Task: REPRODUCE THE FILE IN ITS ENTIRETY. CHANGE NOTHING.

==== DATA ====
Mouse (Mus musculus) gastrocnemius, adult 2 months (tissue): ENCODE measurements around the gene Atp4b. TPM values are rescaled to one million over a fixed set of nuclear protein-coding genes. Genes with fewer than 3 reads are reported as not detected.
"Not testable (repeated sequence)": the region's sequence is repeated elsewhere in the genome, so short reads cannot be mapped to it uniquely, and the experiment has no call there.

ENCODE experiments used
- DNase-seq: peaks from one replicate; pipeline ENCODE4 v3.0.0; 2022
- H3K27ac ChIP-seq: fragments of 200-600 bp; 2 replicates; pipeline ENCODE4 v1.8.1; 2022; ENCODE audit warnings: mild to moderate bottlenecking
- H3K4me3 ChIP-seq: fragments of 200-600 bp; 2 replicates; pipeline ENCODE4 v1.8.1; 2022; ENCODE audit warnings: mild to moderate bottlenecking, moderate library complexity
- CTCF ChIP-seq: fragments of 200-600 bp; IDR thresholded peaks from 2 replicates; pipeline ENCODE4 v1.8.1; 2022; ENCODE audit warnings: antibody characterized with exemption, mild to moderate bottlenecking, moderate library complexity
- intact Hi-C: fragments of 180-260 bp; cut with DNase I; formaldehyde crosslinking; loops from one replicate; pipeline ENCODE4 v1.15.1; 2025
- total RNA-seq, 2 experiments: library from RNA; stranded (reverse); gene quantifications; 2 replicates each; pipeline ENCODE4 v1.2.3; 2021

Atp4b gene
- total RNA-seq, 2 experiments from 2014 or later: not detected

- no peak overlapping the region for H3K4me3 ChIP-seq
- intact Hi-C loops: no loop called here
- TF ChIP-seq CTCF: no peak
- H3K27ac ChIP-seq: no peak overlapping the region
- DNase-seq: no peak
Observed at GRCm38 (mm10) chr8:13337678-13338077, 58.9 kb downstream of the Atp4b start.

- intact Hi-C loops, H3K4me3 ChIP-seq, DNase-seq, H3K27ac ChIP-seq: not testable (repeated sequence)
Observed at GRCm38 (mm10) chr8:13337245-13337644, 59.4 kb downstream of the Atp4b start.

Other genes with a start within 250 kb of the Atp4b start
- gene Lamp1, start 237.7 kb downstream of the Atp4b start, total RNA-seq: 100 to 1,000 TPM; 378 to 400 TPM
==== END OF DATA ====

Mouse (Mus musculus) gastrocnemius, adult 2 months (tissue): ENCODE measurements around the gene Atp4b. TPM values are rescaled to one million over a fixed set of nuclear protein-coding genes. Genes with fewer than 3 reads are reported as not detected.
"Not testable (repeated sequence)": the region's sequence is repeated elsewhere in the genome, so short reads cannot be mapped to it uniquely, and the experiment has no call there.

ENCODE experiments used
- DNase-seq: peaks from one replicate; pipeline ENCODE4 v3.0.0; 2022
- H3K27ac ChIP-seq: fragments of 200-600 bp; 2 replicates; pipeline ENCODE4 v1.8.1; 2022; ENCODE audit warnings: mild to moderate bottlenecking
- H3K4me3 ChIP-seq: fragments of 200-600 bp; 2 replicates; pipeline ENCODE4 v1.8.1; 2022; ENCODE audit warnings: mild to moderate bottlenecking, moderate library complexity
- CTCF ChIP-seq: fragments of 200-600 bp; IDR thresholded peaks from 2 replicates; pipeline ENCODE4 v1.8.1; 2022; ENCODE audit warnings: antibody characterized with exemption, mild to moderate bottlenecking, moderate library complexity
- intact Hi-C: fragments of 180-260 bp; cut with DNase I; formaldehyde crosslinking; loops from one replicate; pipeline ENCODE4 v1.15.1; 2025
- total RNA-seq, 2 experiments: library from RNA; stranded (reverse); gene quantifications; 2 replicates each; pipeline ENCODE4 v1.2.3; 2021

Atp4b gene
- total RNA-seq, 2 experiments from 2014 or later: not detected

- no peak overlapping the region for H3K4me3 ChIP-seq
- intact Hi-C loops: no loop called here
- TF ChIP-seq CTCF: no peak
- H3K27ac ChIP-seq: no peak overlapping the region
- DNase-seq: no peak
Observed at GRCm38 (mm10) chr8:13337678-13338077, 58.9 kb downstream of the Atp4b start.

- intact Hi-C loops, H3K4me3 ChIP-seq, DNase-seq, H3K27ac ChIP-seq: not testable (repeated sequence)
Observed at GRCm38 (mm10) chr8:13337245-13337644, 59.4 kb downstream of the Atp4b start.

Other genes with a start within 250 kb of the Atp4b start
- gene Lamp1, start 237.7 kb downstream of the Atp4b start, total RNA-seq: 100 to 1,000 TPM; 378 to 400 TPM